Whales, both black and spermaceti, are numerous off the coasts, particularly in Bass strait, and the fishery is prosecuted with much vigor; and seals frequent the shores and the islands in their vicinity. Excellent fish are found in all the bays and rivers, and oysters are very abundant. Salmon have been introduced from England, and are now caught in the Derwent. The industries of Tasmania are not extensive. There are several breweries in Hobart Town, where ale is made for export to the other colonies, the climate being especially adapted to malting and brewing. There are also tanneries, founderies, soap and candle manufactories, jam-boiling and fruit-preserving establishments, and two manufactories of cloth, tweed, blankets, etc. The value of exports in 1873 was £893,556; of imports, £1,107,167. The exports of wool amounted to 4,243,433 lbs., valued at £314,068; of jams to the value of £98,281; and of hops, £41,015. Other articles of export are bark, butter and cheese, bran and pollard, the cereals, flour, skins and leather, horses, sheep, sperm and black oil, fruits and vegetables, gold (in 1873, £15,309), and ale.

The most important ports are Hobart Town and Launceston. Frequent communication by steamships is maintained between them and Sydney and Melbourne. The only completed railway is the Launceston and Western, 45 m. long, connecting Launceston and Deloraine. The line was opened in 1871; in 1872 it was taken by the government. The Mersey and Deloraine railway, to connect Deloraine with the mouth of the Mersey river, had 18 m. completed in 1874. A main line, connecting Launceston with Hobart Town, 120 m. long, will probably be opened in 1876. The principal towns are connected by telegraph, of which 291 m. were open in 1873. A submarine cable, laid in 1869, connects Launceston with Melbourne. - The aborigines of Tasmania resembled physically those of Australia, excepting that their hair was woolly. They were estimated to number 3,000 to 4,000 when the island was colonized, and were inoffensive; but from the abuse of the convict colonists a war of extermination broke out. At its close the remnant of the tribe was transported first to Flinders and then to Maria island, and finally in 1849, when only 36 remained, to the vicinity of Hobart Town, where they were established in comfortable dwellings. In 1870 only one, a woman, survived.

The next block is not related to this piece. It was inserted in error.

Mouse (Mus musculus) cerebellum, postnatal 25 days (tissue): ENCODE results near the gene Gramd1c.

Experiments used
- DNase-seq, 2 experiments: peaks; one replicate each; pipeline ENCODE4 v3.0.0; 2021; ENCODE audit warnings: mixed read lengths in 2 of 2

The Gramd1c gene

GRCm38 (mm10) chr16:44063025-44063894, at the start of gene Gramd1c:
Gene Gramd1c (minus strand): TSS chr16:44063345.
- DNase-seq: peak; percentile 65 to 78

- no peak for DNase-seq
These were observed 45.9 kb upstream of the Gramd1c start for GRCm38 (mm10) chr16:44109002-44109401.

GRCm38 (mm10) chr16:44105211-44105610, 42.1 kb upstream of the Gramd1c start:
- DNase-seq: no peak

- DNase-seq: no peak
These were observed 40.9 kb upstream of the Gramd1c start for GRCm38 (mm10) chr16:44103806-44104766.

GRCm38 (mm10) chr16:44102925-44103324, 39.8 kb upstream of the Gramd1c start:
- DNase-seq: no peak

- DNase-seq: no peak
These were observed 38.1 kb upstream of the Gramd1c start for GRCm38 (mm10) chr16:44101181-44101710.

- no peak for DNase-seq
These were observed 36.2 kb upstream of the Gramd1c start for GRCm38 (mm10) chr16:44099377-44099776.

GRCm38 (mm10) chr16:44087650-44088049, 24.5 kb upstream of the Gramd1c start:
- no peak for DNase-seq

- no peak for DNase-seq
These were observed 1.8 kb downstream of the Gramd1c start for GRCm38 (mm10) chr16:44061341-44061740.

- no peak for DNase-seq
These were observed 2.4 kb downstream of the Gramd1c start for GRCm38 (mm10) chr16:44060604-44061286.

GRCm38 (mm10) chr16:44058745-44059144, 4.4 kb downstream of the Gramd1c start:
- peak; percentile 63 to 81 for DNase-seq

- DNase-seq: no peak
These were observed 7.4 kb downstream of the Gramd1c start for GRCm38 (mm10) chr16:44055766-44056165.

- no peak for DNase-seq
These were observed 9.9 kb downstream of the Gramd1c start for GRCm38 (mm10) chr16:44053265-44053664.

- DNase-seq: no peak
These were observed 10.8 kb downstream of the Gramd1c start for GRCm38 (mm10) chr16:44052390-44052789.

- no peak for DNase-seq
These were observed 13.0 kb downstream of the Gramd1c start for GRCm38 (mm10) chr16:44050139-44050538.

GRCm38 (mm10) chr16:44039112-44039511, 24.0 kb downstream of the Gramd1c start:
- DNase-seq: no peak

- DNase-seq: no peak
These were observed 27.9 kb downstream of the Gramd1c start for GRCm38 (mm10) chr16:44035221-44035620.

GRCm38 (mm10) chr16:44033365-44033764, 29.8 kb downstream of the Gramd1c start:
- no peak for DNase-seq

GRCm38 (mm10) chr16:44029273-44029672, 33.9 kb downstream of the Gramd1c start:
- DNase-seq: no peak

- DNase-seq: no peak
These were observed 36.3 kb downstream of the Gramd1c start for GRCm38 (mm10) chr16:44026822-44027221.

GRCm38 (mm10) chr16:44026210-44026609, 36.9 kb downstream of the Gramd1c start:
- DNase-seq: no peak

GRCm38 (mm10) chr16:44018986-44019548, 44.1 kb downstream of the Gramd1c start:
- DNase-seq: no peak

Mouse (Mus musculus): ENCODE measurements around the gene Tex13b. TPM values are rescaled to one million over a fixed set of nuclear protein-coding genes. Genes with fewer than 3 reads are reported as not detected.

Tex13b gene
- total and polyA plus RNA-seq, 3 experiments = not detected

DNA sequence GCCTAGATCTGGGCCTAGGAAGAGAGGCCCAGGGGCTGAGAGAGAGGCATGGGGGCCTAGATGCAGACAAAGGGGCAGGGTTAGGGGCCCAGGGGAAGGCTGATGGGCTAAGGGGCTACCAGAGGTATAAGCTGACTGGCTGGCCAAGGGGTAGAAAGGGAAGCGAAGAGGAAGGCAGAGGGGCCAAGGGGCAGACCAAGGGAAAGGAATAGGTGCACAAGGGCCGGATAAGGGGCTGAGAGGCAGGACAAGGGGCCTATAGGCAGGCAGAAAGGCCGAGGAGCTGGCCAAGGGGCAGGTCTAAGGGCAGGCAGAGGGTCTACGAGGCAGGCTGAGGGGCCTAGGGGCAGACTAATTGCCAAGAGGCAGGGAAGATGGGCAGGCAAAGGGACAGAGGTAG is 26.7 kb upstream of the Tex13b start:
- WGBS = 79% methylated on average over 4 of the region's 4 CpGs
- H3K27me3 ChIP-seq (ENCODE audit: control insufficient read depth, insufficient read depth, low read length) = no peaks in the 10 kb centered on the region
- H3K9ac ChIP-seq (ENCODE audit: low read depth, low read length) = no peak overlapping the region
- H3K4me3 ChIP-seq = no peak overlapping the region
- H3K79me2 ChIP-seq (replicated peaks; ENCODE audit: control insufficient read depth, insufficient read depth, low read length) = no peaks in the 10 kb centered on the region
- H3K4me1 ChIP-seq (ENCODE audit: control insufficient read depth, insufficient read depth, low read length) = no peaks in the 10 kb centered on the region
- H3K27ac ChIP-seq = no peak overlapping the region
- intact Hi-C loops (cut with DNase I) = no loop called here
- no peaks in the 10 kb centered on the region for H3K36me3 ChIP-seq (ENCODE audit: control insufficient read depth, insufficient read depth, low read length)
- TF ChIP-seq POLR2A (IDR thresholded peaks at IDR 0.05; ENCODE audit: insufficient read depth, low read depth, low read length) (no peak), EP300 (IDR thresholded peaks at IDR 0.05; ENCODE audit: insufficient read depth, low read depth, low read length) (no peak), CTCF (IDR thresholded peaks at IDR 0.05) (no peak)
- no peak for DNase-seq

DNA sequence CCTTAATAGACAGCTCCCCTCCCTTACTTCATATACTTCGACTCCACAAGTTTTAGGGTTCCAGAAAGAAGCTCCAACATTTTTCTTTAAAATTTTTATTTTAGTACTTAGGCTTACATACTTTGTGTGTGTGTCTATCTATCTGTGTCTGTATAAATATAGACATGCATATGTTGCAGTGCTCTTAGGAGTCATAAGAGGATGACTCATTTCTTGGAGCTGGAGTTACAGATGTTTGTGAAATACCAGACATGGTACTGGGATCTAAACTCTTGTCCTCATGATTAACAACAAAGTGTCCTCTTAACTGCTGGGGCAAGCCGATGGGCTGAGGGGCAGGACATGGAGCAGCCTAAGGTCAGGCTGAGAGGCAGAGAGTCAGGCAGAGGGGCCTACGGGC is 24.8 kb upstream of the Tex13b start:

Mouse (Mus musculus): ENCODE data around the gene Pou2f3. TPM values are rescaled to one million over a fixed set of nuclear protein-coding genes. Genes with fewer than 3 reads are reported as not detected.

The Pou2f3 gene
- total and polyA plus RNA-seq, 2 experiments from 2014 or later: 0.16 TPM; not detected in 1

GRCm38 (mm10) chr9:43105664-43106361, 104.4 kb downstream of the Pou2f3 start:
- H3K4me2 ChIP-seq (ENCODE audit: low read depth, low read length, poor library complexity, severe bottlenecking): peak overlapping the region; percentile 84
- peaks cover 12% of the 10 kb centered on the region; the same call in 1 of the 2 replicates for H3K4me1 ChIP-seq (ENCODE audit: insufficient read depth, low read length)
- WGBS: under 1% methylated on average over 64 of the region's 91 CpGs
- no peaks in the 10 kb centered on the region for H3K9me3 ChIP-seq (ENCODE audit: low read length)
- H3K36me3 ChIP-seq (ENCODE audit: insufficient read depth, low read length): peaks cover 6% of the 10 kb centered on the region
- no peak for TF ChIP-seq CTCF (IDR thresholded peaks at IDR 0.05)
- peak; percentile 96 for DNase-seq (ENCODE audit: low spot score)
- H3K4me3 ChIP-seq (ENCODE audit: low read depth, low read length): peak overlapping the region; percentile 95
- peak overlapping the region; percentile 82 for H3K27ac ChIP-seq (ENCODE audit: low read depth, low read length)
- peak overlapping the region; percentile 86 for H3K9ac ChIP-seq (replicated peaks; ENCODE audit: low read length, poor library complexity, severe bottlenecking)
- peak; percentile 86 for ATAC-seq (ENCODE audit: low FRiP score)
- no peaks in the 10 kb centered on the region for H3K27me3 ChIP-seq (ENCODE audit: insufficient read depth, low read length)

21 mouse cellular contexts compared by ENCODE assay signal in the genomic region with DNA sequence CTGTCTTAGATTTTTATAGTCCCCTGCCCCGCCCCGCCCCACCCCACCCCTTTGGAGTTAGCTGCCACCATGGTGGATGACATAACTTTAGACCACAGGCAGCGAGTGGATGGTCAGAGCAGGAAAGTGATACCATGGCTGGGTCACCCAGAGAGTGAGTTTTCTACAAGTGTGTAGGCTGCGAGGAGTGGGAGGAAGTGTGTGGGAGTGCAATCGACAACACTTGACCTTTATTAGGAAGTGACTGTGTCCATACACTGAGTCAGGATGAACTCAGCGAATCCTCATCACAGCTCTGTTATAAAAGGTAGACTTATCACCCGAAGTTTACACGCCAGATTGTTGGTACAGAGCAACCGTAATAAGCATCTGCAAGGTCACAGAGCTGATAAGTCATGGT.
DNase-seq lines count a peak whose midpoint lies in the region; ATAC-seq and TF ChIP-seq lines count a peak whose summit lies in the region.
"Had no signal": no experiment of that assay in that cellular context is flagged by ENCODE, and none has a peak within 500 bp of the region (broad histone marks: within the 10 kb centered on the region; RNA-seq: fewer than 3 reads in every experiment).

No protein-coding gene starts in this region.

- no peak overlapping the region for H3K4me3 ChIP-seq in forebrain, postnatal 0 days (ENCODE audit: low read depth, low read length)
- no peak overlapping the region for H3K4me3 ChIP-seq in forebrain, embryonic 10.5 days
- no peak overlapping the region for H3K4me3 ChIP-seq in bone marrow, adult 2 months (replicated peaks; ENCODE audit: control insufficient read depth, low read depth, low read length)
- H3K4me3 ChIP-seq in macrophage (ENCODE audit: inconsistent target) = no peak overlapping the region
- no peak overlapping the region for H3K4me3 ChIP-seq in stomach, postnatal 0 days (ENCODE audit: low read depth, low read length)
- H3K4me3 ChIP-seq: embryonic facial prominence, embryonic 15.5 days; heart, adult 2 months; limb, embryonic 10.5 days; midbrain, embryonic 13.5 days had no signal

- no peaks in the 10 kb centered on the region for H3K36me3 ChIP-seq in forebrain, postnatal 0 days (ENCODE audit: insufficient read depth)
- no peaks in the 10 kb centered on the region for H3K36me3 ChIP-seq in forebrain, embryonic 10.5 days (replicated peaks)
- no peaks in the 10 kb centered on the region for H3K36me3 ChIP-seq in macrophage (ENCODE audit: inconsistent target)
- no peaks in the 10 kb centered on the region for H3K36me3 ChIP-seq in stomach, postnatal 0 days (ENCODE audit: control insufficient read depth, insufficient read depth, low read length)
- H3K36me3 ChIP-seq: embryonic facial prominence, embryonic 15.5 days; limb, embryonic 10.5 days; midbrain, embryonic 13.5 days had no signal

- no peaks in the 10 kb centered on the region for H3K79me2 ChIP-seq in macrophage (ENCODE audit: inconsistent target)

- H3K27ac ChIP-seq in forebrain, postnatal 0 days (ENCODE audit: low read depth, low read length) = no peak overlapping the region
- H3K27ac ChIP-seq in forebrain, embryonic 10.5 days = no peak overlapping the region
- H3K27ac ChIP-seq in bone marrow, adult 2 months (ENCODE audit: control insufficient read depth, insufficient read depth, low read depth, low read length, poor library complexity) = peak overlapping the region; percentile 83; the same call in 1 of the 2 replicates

In 1848 nearly a third of the inhabitants were or had been convicts; and although since the cessation of transportation the proportion has gradually decreased, the moral effect is still felt. With respect to religion, the principal denominations are represented as follows: church of England, 53,047; Roman Catholic, 22,091; church of Scotland, 6,644; Free church of Scotland, 2,420; Wesleyans, 7,187; Independents, 3,931. The whole number of churches and chapels in the colony is 316. The Anglicans and Roman Catholics have each a bishop. Education is under the management of a council, and a board supervises the distribution of all moneys voted by parliament. In 1873 there were 141 public schools, with 10,803 pupils on the rolls and an average attendance of 7,047; 105 male teachers, 108 female teachers, and 32 pupil teachers. There are four superior schools: Horton college, high school, Hutch-ins's school, and the church grammar school. The attendance of children at the public schools is compulsory, under a fine of £2, except in cases of private education. In 1870 there were 29,444 persons in the colony who were unable to read.

The public press includes two daily newspapers published at Hobart Town, two triweekly and a semi-weekly at Launceston, and several weekly and monthly periodicals. - The colony is divided into 18 counties, which are subdivided into parishes. For electoral purposes it is divided into districts, 16 for the election of members of the legislative council, and 32 for members of the house of assembly. The government consists of a governor and executive council appointed by the crown. The governor is assisted by a cabinet consisting of four official members, colonial secretary, colonial treasurer, attorney general, and minister of land and works, and sometimes a premier ex officio. The legislative power is vested in a parliament of two houses, the legislative council and the house of assembly. The legislative council is composed of 16 members elected for six years, the house of assembly of 32 members elected for five years. The judiciary consists of a chief justice, a puisne judge, and minor justices. The revenue is derived from customs, railway receipts, land sales, and miscellaneous taxes.

The general revenue for 1875 was estimated at £295,317, and the expenditure at £311,206. The debt of the colony at the end of 1873 was £1,477,-600, incurred mostly for the following purposes : public works, £938,528; immigration, £200,000; commute state aid to religion, £100,-000; in payment of an old debt to the imperial government, £30,500; in aid of land fund, £30,000. - Tasmania was discovered in 1642 by the Dutch navigator Abel Janssen Tasman, who believed it to be a part of the mainland of Australia, and who named it Van Diemen's Land after Anthony van Diemen, then governor general of the Dutch East Indies. Its insularity was not established till 1798, when Mr. Bass, a surgeon of the British navy, circumnavigated it. The first settlement was made in 1803 by a detachment of marines and a body of convicts, in charge of Lieut. Bowen, who selected Risdon on the Derwent river as the site for a penal station. In 1804 Col. Collins, who landed with 400 prisoners, changed the site to the opposite side of the river, and named it Hobart Town after Lord Hobart, then secretary of state for the colonies.

Van Die-men's Land was erected into an independent colony in 1825. For some years the prosperity of the colony was impaired by the depredations of "bush rangers," or escaped convicts, but they were finally suppressed. In 1853 the transportation of convicts ceased, and on Jan. 4, 1856, on the petition of the legislative council to the home government, the name of the colony was officially changed to Tasmania.